The Board of Governors (FRB) of the United States Federal Reserve System (FRS) issued a new set of regulations on Oct. 21, 2021, prohibiting the ability of “top policymakers and senior personnel” to trade individual securities in their personal investment accounts. Following reports regarding significant transactions made by two senior officials as the COVID-19 issue progressed in 2020, the Fed has been under growing pressure to strengthen its ethics regulations.
“These stringent new guidelines set the bar high in order to ensure that all of our top officials retain a single-minded concentration on the Federal Reserve’s public purpose,” said Federal Reserve Board Chair Jerome H. Powell in a news statement.
- The Federal Reserve of the United States has imposed additional restrictions on official trading.
- In addition, the Fed is increasing public disclosures.
- The new restrictions are a reaction to an ethical debate that arose in 2020 while the Fed developed policy solutions to COVID-19.
- Two regional Federal Reserve Bank presidents may have traded based on intimate knowledge of those evolving policies. Both officials resigned lately.
The 2020 Fed Trading Controversy
Robert S. Kaplan, then president and CEO of the Federal Reserve Bank of Dallas, conducted multimillion-dollar stock transactions. Eric S. Rosengren, then president and CEO of the Federal Reserve Bank of Boston, traded in real estate-related securities. Both have just resigned, while Rosengren claims that his early departure is due to health issues.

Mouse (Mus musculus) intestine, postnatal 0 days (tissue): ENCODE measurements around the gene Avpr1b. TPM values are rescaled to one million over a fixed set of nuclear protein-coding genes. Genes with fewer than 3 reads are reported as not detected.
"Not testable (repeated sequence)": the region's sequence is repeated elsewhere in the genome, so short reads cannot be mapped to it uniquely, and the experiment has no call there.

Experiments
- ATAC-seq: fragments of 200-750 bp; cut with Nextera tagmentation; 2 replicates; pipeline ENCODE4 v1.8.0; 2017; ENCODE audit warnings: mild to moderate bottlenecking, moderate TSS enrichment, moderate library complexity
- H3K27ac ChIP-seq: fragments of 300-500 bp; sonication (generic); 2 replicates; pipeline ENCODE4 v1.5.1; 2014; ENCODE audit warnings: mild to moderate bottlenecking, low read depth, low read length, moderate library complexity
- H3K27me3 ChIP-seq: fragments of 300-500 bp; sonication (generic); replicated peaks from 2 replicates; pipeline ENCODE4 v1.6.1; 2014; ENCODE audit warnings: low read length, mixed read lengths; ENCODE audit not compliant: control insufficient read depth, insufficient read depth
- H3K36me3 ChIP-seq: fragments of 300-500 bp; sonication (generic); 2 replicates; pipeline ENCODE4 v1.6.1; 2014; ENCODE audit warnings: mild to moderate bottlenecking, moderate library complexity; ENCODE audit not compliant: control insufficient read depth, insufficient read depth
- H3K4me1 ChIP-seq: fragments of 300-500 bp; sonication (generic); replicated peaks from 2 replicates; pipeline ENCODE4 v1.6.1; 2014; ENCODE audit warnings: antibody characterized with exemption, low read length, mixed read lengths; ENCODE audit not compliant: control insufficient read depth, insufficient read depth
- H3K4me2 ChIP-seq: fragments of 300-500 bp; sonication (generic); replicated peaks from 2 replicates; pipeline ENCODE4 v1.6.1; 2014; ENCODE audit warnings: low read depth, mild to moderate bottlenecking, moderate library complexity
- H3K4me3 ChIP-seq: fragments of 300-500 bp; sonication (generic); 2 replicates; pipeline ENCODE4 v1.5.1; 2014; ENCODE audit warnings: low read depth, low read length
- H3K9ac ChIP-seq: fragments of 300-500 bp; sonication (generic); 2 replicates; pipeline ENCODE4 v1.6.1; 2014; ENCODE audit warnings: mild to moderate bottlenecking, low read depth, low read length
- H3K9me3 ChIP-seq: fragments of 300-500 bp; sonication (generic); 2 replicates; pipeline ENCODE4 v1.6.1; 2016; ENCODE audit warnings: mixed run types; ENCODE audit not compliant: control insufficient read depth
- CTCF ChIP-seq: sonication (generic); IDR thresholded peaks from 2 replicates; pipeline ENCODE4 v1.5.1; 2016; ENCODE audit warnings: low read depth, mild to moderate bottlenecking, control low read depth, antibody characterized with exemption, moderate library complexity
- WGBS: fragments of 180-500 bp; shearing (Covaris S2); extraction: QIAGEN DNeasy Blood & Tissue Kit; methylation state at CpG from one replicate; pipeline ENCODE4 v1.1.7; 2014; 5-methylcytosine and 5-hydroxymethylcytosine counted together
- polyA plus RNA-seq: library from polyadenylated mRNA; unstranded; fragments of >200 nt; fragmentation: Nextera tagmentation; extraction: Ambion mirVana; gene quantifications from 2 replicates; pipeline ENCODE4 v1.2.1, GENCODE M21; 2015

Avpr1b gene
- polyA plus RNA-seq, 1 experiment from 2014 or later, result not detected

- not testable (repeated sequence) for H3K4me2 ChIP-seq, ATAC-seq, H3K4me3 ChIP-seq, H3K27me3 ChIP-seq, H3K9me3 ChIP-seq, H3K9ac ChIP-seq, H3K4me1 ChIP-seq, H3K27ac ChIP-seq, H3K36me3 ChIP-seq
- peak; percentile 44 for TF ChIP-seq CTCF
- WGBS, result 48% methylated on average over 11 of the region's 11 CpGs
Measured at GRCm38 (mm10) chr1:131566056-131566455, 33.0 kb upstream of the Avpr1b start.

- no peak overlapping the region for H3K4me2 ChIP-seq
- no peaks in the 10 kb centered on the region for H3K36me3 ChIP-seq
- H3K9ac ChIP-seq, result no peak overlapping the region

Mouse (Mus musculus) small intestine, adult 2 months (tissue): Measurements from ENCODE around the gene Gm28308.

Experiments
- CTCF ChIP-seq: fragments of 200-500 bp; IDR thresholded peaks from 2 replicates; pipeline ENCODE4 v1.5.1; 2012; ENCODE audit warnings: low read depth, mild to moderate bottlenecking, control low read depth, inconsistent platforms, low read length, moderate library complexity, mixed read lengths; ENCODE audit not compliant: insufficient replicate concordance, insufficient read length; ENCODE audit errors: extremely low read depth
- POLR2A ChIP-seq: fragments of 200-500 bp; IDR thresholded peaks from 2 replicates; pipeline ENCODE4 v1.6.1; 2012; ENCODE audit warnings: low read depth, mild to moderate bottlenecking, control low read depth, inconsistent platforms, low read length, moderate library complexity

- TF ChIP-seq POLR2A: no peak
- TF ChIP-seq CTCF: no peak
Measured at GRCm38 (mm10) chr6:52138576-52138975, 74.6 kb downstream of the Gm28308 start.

According to a recent news story, both rejected instructions from the Fed’s ethics officials to avoid aggressive trading in March 2020. As the COVID-19 crisis progressed, the Fed was in the midst of developing and executing an unprecedented set of policy efforts aimed at stabilizing the economy and financial markets.
The Fed’s New Trading Rules
According to the Fed’s press release, the Fed is: “announcing a wide set of measures that will ban individual securities purchases, limit active trading, and improve the timeliness of reporting and public disclosure by Federal Reserve officials and senior personnel Senior Federal Reserve officials would be restricted to acquiring diverse investment vehicles such as mutual funds as a consequence of the new restrictions.”
“The new limits will apply to both Reserve Bank and Board policymakers and senior employees, and they will bar them from acquiring individual stocks, investing in individual bonds, investing in agency securities (directly or indirectly), or engaging in derivatives. The new guidelines are broad, with the goal of elevating the Government Reserve’s investment and trading policies to the forefront of key federal institutions.”
In general, Fed policymakers and senior staff must provide 45 days’ notice before engaging in securities transactions, acquire clearance, and retain these assets for at least one year. Furthermore, “no purchases or transactions will be permitted during moments of increased financial market stress.”
Presidents of the Federal Reserve Banks’ 12 regional branches must now make public disclosures of their financial transactions within 30 days, a provision that already applies to members of the Board of Governors and senior personnel. According to the press release, all of these additional limits will be implemented into the Fed’s regulations and procedures in the coming months.
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